It's the indemnity issue, along with procurement concerns, that have kept BioShield from being passed, Cohen said.

"At the end of the day, there needs to be some rational approach to potential liability if there is to be private sector or private industry engagement," Cohen said.

Furthermore, Cohen said no business is likely to put its solvency on the line if there's no potential market, as there are for cancer or cholesterol drugs, for example.

Interpretation Of Human Organisms'

When the appropriations bill wins Senate approval in early 2004, it is expected to include an amendment that prevents the U.S. Patent and Trademark Office from issuing patents on "human organisms." (See BioWorld Today, Dec. 22, 2003.)

Introduced by Rep. David Weldon (R-Fla.) in the House, the amendment has some industry watchers on the edge as they wait to see how government officials will define human organisms.

Michael Werner, chief of policy at BIO, told BioWorld Today he has every reason to believe the amendment is meant to codify current policy practiced by the patent office that prohibits patenting of human beings and is not meant to stop a researcher from getting a patent on a stem cell process, for example.

However, there is a concern that Weldon's amendment could be interpreted more broadly.

Whatever the case, Werner said BIO officials would monitor the situation closely. But on a positive note, since the amendment it attached to the appropriations bill, it will have to be approved annually.

FDA To Require Studies For Children

The 57,000-member American Academy of Pediatrics scored a major coup in 2003 when it helped pass legislation giving the FDA authority to force drug companies to conduct clinical trials on adult drugs that are being used off label in the pediatric population. (See BioWorld Today, Nov. 21, 2003.)

Signed by President Bush, the Pediatric Research Equity Act covers all biologics and pharmaceuticals that can be used in children (for example, drugs specific to Alzheimer's disease would not be included). However, companies may request an FDA waiver or deferral under the new legislation.

In 1998, the FDA implemented something similar called the Pediatric Rule, which required companies to run trials in children. But in late 2002, the U.S. District Court for the District of Columbia overturned the rule, saying the FDA lacked sufficient statutory authority to require such studies.

Supporters of the legislation lobbied for a retroactive element so companies will be required to follow through on pediatric trials that have been on hold or have not started since the Pediatric Rule was struck down. The legislation is retroactive to April 1999.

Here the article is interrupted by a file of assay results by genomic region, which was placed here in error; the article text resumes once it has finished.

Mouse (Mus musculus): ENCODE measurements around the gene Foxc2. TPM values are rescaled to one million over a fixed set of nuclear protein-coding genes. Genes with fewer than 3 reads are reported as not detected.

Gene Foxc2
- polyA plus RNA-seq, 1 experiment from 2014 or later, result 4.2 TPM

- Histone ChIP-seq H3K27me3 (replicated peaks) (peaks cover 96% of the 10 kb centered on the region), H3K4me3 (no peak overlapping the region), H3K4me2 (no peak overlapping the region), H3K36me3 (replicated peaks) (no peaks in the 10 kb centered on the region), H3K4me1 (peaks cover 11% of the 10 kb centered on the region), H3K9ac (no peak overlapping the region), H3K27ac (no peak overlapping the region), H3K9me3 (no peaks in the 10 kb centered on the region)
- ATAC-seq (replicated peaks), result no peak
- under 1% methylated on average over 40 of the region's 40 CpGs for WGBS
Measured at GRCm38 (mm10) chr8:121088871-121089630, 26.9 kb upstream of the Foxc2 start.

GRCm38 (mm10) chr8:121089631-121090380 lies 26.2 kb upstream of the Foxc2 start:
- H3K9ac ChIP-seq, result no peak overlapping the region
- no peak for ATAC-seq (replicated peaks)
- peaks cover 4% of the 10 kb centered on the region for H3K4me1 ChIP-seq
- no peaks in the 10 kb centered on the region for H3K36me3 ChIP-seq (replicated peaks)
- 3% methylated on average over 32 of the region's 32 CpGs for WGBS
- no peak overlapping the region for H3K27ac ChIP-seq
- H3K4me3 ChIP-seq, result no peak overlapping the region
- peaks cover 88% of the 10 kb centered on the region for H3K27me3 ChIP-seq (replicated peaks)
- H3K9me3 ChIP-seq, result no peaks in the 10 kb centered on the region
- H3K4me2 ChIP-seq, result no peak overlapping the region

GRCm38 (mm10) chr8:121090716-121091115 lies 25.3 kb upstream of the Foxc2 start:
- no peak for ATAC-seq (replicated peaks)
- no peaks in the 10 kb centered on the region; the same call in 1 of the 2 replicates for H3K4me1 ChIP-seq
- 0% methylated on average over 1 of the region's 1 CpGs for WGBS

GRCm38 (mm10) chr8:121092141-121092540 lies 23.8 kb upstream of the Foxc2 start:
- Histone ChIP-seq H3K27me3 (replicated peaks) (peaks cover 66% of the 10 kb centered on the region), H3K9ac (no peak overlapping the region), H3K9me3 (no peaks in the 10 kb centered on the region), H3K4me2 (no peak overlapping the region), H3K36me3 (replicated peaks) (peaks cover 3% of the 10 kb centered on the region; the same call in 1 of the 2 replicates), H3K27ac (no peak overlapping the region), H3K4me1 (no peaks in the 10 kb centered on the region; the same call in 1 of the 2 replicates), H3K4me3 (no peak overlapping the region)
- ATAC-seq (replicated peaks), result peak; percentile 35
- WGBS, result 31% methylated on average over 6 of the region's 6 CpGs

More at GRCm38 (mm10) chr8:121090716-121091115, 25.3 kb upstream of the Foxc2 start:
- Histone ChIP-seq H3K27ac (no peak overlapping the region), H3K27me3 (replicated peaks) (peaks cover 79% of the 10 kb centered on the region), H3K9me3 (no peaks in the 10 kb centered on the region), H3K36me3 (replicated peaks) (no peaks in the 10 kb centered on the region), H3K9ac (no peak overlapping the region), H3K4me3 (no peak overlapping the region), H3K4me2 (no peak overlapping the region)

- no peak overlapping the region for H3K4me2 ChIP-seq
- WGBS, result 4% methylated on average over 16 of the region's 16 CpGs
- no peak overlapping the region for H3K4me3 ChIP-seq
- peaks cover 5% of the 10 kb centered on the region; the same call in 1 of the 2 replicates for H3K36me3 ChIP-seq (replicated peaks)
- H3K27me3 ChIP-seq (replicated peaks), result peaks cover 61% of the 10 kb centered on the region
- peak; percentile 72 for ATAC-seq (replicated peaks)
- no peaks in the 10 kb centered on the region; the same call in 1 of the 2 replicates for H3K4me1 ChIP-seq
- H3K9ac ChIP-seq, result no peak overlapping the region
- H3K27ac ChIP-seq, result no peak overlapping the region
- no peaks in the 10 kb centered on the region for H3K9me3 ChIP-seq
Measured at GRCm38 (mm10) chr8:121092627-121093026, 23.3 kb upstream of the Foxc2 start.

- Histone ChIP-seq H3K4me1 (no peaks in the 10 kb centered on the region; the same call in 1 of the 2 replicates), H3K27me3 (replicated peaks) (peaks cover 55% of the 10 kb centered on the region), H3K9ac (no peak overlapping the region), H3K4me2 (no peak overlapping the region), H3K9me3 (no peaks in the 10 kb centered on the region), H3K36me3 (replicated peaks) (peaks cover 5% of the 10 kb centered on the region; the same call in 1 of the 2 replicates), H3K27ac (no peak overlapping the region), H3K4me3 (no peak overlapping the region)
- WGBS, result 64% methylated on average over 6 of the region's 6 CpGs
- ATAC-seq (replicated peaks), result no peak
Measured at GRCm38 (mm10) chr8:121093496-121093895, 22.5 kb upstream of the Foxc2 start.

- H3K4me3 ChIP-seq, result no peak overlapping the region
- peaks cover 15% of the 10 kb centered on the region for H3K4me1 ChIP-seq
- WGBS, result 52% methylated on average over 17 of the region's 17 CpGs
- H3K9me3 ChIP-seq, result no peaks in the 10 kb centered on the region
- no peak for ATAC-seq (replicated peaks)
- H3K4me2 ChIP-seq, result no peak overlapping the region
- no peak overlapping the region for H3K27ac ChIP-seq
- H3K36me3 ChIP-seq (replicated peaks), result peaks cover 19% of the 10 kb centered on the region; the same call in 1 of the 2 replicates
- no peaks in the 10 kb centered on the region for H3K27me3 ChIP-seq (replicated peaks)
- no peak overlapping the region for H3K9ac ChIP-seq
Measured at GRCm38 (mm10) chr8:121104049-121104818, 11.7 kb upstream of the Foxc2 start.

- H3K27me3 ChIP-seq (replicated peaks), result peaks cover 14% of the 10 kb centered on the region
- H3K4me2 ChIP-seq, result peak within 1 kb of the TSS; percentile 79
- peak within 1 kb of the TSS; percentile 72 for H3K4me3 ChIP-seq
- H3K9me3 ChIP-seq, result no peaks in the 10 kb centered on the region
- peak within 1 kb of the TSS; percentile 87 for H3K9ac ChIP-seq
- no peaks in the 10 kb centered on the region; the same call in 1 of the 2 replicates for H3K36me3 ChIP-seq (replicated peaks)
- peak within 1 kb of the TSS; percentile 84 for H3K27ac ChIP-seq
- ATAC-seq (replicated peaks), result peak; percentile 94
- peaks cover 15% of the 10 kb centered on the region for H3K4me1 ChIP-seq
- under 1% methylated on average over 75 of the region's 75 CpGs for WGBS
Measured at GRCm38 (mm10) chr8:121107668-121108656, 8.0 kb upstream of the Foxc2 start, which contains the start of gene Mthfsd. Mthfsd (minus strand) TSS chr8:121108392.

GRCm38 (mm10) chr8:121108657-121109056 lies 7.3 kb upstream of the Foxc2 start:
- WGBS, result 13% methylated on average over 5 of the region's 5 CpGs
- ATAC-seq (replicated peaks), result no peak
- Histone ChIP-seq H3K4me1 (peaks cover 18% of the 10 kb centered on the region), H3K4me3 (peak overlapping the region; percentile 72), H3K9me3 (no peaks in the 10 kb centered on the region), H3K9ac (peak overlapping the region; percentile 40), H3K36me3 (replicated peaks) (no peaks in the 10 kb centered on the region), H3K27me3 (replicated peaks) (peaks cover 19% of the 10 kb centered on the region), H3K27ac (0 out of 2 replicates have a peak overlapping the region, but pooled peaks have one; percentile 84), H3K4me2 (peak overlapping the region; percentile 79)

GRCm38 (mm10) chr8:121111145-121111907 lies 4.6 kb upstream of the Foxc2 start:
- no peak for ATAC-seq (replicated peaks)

Opponents of the legislation believe it will discourage off-label research because when companies get any indication that their products work in children, the FDA will force them to conduct pediatric trials.

The legislation includes a "sunset" provision, meaning it must be reauthorized in 2007.

BIOFIX To Repair Tax Code

A bipartisan group of congressmen in 2003 introduced BIOFIX, or the "Biotechnology Future Investment Expansion Act" (HR 2968), as a means of amending Section 382 of the tax law, which was enacted in the mid-1980s to prevent corporate fraud and abuse by penalizing companies for tax-motivated acquisitions. (See BioWorld Today, July 31, 2003.)

Multiple equity financings that are commonplace in the industry often trigger technical changes in company ownership. Under Section 382, once such an ownership change occurs, the net operating losses (NOLs) accumulated by a biotechnology company will not transfer to the purchaser. If NOLs are assigned no value, it could discourage investment in a company.

BIOFIX was introduced last year by Reps. Eric Cantor (R-Va.), Benjamin Cardin (D-Md.) and Robert Matsui (D-Calif.).

In addition to watching the progress of BIOFIX, Cohen said BIO is working with committees of jurisdiction on adjusting a problem or two at the Small Business Administration (SBA).

The SBA is leaning toward a practice of no longer awarding Small Business Innovation Research grants to companies that have venture capital funding in excess of 51 percent.